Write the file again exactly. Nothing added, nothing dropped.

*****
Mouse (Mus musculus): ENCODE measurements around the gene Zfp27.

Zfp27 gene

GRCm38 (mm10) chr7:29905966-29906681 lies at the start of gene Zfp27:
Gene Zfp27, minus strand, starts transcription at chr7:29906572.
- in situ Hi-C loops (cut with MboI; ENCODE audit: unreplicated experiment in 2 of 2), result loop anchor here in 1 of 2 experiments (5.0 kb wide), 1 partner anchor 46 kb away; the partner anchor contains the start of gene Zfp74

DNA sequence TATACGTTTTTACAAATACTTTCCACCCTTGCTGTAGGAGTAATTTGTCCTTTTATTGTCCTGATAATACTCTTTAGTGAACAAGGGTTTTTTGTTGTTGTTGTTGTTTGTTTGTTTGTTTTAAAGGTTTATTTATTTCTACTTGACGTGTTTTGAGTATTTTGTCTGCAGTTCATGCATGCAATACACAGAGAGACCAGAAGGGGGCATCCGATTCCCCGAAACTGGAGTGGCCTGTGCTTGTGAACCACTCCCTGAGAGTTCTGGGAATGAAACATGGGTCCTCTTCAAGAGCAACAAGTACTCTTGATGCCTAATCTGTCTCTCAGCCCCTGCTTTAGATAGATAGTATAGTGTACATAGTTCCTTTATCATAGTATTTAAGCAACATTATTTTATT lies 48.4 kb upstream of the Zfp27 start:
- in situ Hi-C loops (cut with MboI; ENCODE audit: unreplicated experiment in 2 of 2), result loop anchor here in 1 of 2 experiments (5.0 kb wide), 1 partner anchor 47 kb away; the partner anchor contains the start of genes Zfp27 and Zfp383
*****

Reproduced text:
Mouse (Mus musculus): ENCODE measurements around the gene Zfp27.

Zfp27 gene

GRCm38 (mm10) chr7:29905966-29906681 lies at the start of gene Zfp27:
Gene Zfp27, minus strand, starts transcription at chr7:29906572.
- in situ Hi-C loops (cut with MboI; ENCODE audit: unreplicated experiment in 2 of 2), result loop anchor here in 1 of 2 experiments (5.0 kb wide), 1 partner anchor 46 kb away; the partner anchor contains the start of gene Zfp74

DNA sequence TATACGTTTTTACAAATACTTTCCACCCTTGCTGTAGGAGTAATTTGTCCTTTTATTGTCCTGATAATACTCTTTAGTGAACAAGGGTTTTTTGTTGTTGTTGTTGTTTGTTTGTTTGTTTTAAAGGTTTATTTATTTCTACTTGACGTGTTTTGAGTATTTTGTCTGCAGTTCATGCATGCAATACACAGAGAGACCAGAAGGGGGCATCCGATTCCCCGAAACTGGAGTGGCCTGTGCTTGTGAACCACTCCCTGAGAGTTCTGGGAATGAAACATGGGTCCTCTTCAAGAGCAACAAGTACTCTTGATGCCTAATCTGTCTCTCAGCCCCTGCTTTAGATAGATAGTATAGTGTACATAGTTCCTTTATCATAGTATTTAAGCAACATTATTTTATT lies 48.4 kb upstream of the Zfp27 start:
- in situ Hi-C loops (cut with MboI; ENCODE audit: unreplicated experiment in 2 of 2), result loop anchor here in 1 of 2 experiments (5.0 kb wide), 1 partner anchor 47 kb away; the partner anchor contains the start of genes Zfp27 and Zfp383